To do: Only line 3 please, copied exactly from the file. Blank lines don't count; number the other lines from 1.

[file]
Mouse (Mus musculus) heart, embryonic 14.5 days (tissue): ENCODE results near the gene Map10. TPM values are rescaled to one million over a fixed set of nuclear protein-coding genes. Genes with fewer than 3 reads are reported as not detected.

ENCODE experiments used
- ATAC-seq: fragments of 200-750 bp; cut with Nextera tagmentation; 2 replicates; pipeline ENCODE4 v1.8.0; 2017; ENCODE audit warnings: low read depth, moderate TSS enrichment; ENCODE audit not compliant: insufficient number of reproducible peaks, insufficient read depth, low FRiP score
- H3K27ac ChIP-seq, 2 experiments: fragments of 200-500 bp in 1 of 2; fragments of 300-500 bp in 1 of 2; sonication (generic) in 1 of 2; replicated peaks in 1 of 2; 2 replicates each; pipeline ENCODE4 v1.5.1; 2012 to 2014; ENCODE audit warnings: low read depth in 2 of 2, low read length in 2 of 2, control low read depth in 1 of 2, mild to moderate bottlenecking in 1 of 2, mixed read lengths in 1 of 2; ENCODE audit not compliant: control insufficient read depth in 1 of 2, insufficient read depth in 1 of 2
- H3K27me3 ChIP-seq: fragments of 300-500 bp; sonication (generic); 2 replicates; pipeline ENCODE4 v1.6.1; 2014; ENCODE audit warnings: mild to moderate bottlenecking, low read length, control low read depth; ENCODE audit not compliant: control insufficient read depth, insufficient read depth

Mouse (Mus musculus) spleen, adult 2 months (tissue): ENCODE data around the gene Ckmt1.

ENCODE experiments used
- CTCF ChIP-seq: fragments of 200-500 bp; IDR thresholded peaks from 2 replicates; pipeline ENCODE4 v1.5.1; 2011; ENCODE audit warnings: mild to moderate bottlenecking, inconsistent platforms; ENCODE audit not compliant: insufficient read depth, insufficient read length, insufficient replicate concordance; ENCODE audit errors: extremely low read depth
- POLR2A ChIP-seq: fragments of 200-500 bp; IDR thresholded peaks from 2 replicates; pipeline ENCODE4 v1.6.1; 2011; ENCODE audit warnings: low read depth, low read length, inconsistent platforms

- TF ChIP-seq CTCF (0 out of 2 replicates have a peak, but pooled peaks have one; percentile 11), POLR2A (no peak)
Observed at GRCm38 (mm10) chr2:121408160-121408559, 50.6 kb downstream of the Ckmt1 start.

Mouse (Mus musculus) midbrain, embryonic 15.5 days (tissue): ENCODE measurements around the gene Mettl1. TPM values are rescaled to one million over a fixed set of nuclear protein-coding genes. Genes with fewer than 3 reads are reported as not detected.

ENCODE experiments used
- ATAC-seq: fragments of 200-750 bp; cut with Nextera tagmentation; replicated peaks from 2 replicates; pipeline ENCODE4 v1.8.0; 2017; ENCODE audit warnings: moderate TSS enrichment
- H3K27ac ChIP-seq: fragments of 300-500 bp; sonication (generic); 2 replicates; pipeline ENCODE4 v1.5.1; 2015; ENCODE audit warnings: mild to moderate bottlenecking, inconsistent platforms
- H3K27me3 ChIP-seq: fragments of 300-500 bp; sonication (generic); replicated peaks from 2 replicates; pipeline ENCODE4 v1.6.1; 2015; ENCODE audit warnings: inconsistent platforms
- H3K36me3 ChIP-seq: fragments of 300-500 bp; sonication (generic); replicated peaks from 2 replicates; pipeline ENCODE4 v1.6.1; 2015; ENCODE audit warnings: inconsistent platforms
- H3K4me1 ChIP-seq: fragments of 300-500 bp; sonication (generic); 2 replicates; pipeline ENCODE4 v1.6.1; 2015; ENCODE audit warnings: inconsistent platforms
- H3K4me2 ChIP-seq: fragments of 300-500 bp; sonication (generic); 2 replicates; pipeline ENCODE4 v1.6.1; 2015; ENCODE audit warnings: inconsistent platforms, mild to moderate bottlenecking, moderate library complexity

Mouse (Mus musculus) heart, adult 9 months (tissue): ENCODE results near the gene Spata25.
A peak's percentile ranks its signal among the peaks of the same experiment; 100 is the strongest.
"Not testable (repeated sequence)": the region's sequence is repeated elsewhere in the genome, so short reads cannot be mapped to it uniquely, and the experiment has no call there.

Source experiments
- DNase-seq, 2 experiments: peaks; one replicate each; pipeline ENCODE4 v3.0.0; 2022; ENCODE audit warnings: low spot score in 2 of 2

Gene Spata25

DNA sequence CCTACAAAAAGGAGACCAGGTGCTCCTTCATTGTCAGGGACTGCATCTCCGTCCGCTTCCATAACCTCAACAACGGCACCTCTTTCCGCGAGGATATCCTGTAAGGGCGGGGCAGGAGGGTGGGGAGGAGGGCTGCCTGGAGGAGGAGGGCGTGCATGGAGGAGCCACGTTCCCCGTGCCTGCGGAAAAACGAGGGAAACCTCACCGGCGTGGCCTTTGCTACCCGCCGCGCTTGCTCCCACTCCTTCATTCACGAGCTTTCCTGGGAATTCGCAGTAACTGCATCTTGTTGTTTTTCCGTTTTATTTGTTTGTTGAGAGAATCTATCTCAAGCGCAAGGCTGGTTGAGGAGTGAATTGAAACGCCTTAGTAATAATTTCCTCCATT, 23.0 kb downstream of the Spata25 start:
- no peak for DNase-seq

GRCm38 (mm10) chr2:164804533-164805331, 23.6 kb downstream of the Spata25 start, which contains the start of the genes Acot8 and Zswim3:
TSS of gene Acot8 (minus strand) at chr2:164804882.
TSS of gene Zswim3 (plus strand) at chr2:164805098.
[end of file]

- ATAC-seq: fragments of 200-750 bp; cut with Nextera tagmentation; 2 replicates; pipeline ENCODE4 v1.8.0; 2017; ENCODE audit warnings: low read depth, moderate TSS enrichment; ENCODE audit not compliant: insufficient number of reproducible peaks, insufficient read depth, low FRiP score